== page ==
Week In Washington: Elections and Regulations

November 9, 2018

Elections and Regulations

A few highlights on the results of the 2018 midterms:

National Outcomes

  • Democrats will take control of the House in January (picking up somewhere between 26 and 35 seats depending on the final tally)
  • Republicans will expand their control of the Senate.


  • There are minimal chances for any significant legislation over the next two years.
  • There will be an increase in hearings, especially on HHS policies and regulations, so that will likely be in the news.

State Outcomes

  • Democrats picked up at least 7 governorships (Alaska and Georgia outstanding at the time of writing this). They also made gains in a number of state legislatures (especially CO, IL, ME, NM, and NY).
  • Medicaid Expansion generally did well with Idaho, Nebraska, and Utah all voting to expand Medicaid. Maine and Kansas’ election of Democratic Governors will make implementation of expansion very likely for both (it’s estimated Medicaid could expand by about 300,000 people as a result of last night)
  • Montana did not approve funding for its Medicaid expansion program. If no source of funding is found soon, Montana will become the first state to halt its Medicaid expansion program.
  • If you are looking for other states that could expand Medicaid – the election made expansion more likely in North Carolina and Wisconsin.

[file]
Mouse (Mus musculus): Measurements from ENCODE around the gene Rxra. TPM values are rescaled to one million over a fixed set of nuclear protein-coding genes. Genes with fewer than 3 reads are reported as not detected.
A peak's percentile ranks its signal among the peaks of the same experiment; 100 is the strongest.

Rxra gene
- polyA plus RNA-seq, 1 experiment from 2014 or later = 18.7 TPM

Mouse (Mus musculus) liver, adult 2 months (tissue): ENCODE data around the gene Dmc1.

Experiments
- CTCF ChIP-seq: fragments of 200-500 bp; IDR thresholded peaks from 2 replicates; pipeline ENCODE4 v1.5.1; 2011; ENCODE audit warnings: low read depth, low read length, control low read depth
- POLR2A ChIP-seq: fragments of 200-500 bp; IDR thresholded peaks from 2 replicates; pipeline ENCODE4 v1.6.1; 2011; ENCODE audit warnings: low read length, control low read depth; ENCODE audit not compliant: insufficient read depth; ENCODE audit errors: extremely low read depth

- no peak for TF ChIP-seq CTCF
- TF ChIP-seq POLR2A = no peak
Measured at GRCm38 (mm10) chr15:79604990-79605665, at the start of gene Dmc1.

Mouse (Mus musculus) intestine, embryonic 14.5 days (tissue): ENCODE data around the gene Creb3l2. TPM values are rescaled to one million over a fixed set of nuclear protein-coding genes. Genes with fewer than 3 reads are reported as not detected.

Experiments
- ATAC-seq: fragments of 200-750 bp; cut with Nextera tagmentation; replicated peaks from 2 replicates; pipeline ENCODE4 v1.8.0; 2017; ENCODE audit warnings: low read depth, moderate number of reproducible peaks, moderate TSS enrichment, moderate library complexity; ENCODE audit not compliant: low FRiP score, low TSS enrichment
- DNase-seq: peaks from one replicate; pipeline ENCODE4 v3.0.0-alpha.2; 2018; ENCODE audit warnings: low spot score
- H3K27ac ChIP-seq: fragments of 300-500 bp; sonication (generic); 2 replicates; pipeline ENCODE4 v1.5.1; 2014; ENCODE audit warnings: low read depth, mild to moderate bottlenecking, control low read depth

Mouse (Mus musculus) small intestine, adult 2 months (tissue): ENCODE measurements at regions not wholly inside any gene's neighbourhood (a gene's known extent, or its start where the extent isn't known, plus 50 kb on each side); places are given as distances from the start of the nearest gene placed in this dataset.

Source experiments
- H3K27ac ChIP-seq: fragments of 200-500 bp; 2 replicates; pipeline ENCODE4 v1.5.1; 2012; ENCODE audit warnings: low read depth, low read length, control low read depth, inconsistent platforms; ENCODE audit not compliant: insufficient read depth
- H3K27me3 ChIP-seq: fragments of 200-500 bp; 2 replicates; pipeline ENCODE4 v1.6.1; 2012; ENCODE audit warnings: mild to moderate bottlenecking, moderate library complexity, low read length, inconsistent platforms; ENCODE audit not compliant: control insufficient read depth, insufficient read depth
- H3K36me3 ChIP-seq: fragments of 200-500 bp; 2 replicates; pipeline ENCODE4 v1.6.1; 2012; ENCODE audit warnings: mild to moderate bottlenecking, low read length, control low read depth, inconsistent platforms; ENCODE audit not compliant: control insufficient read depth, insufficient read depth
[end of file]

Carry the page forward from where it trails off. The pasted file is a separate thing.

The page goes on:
• California voted against capping dialysis profits.

Regulation Watch

The Trump Administration released a series of new regulations. Here’s a quick list of those released so far:

  • A new program integrity rule affecting the ACA Exchanges and QHP issuers. The rule increases oversight of Exchanges with a goal of keeping individuals being enrolled or eligible (depending on the circumstances) for other coverage from receiving subsidies. CMS also will begin to enforce the segregation of funds for abortion-covered services. QHPs that offer abortion services must collect a separate payment attributable to those services. There is risk of enrollment attrition given the requirement of two separate payments on the enrollee.
  • The Trump Administration also released a rule exempting employers from covering contraception. This rule is expected to be challenged.
  • CMS released an update to the Quality Payment Program. Changes included: expansion of practitioners eligible to participate in MIPS, change to the MIPS low volume threshold, revisions to MIPS final score weights and performance threshold, and other technical changes.
  • Medicaid Managed Care: CMS released a proposed rule for Medicaid and CHIP plan managed care
    • The rule proposed to increase flexibility for states including network-adequacy standards, access to telehealth, and what qualifies as a specialist.
    • The rules also would prevent states from retroactively changing the risk-sharing mechanism, which has been used to boost Federal dollars.
  • NEMT
    • According to Modern Healthcare, CMS is in the process of preparing a proposed rule that would make it easier for states to cut non-emergency medical transportation (NEMT) as a Medicaid benefit. The proposed rule is projected to be released in May 2019.

Odds and Ends

  • Idaho is pushing ahead with the introduction of non-ACA compliant state-based plans which require medical underwriting. A lawsuit is likely.